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Imagine managing a multimillion-dollar company without any formal rules in place to outline how the business is run, the roles of leadership, and decision-making processes. You'd be surprised just how many medical practices operate this way.
Imagine managing a multimillion-dollar company without any formal rules in place to outline how the business is run, the roles of leadership, and decision-making processes. Sound far-fetched? You'd be surprised just how many medical practices operate this way.
No matter what size your practice, you need to have processes in place that give structure and direction to the governing body of your group. Your board of directors and shareholders will be better able to lead your practice in the right direction if they have a roadmap to follow.
What's in those bylaws?
Typically, the decision-making authority among physicians, as well as most operational processes, is delineated in the practice bylaws, operating agreement, or partnership agreement. These are similar documents with different names, depending on the corporate organizational structure of your practice.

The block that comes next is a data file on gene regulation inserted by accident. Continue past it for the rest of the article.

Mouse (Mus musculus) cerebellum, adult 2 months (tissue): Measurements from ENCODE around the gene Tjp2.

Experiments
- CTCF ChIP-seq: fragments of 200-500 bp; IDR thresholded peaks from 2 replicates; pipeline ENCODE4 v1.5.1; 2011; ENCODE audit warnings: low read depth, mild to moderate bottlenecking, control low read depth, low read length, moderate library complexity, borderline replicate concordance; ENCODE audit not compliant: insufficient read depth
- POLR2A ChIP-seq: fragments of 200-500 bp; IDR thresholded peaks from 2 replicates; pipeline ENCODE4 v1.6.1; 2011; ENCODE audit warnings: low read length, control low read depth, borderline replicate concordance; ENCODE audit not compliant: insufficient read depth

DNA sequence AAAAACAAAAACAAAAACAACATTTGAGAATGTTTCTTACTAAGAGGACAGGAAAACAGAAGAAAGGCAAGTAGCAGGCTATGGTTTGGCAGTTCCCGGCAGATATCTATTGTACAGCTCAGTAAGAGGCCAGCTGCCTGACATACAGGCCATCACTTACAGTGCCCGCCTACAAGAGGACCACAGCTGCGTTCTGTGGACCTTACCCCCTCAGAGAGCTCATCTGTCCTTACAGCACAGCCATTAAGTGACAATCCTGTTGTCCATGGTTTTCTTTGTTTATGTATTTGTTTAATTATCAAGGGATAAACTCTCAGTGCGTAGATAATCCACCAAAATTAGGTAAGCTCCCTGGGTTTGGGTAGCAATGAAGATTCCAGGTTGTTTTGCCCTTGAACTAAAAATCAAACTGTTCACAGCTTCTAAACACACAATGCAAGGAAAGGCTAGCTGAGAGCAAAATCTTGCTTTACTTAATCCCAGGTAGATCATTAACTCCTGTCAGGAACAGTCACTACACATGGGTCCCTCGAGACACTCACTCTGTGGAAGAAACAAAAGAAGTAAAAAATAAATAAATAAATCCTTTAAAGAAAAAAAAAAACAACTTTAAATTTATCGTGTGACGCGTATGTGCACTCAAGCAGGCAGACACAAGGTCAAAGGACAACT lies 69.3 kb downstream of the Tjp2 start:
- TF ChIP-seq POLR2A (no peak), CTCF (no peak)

At first glance, the bylaws look like fairly dry documents, with plenty of legalese. You may be tempted to simply take sample bylaws from online legal resources, insert your practice's name at the top, and be done with it. That's a mistake. Since they are so integral to the governance of your practice, your bylaws should be tailored to the inner workings and size of your group, with the help of your attorney. Among the items to include:
How meetings are planned and conducted
At a minimum, the shareholders should meet formally once a year to discuss the business of the practice. If a special meeting is required, the bylaws should say how it can be called and how much notice must be given, tailored to your practice's needs. For instance, large practices may not want a special meeting to be called at the request of only one shareholder.